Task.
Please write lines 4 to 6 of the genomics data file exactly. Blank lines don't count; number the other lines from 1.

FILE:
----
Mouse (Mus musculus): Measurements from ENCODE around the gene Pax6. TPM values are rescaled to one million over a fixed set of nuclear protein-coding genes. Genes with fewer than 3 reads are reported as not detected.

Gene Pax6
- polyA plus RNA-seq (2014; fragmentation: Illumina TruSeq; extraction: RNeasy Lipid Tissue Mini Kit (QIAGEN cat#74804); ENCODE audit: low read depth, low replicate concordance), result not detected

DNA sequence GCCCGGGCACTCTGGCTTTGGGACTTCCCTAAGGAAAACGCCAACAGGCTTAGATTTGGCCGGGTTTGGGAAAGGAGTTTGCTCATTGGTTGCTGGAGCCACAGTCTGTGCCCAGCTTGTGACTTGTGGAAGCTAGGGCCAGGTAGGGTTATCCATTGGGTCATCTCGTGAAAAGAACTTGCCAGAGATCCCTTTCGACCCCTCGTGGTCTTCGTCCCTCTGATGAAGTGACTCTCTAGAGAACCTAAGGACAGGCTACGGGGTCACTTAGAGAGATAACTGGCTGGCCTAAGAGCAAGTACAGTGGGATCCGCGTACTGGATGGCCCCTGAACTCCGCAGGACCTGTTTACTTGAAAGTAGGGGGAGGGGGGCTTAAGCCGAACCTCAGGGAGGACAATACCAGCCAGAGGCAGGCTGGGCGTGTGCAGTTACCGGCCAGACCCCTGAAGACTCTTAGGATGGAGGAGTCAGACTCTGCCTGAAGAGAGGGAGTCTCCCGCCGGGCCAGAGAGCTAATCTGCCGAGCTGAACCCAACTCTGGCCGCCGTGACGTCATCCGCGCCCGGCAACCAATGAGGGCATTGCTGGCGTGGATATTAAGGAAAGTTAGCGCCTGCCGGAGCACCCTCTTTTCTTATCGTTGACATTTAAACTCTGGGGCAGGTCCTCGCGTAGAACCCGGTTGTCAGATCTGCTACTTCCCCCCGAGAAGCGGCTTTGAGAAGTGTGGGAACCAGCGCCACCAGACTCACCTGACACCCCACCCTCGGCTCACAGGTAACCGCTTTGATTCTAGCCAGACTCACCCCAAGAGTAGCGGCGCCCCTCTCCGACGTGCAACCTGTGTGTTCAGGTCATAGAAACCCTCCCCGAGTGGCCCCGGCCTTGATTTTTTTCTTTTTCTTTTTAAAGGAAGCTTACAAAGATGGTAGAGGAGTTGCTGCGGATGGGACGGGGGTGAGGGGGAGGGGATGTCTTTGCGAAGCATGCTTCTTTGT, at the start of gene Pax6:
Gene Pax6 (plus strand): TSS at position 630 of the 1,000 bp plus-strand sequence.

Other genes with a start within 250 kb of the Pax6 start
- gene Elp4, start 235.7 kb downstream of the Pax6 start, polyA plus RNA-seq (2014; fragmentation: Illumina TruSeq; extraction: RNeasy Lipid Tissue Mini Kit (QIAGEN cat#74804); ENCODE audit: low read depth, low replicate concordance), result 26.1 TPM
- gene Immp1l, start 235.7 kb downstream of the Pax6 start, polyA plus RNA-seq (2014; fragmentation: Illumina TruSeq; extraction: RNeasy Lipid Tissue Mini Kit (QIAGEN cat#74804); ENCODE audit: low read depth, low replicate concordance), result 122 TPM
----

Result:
DNA sequence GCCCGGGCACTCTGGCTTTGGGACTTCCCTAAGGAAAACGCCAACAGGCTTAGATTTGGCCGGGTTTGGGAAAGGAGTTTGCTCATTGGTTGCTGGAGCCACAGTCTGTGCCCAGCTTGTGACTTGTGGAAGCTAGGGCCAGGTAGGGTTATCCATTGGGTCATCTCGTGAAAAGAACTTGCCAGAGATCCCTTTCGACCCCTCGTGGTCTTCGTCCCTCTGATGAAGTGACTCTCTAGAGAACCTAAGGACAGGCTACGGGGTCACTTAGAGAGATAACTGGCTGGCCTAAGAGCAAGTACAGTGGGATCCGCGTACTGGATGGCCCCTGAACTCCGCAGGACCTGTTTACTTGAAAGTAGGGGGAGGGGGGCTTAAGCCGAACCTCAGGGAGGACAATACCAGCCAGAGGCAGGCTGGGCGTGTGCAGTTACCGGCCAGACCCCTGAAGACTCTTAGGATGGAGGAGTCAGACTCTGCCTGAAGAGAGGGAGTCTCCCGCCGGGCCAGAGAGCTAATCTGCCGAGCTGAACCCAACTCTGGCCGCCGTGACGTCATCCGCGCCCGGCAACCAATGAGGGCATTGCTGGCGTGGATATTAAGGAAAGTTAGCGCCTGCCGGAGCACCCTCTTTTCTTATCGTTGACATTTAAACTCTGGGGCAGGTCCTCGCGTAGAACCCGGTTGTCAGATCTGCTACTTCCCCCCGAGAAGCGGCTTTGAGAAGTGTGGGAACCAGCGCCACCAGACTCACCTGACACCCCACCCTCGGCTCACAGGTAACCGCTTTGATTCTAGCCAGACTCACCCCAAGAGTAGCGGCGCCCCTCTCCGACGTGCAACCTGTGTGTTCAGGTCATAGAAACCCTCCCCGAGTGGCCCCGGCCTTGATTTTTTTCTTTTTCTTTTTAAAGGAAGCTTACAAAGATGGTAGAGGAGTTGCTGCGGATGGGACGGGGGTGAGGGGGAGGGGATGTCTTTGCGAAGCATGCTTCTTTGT, at the start of gene Pax6:
Gene Pax6 (plus strand): TSS at position 630 of the 1,000 bp plus-strand sequence.

Other genes with a start within 250 kb of the Pax6 start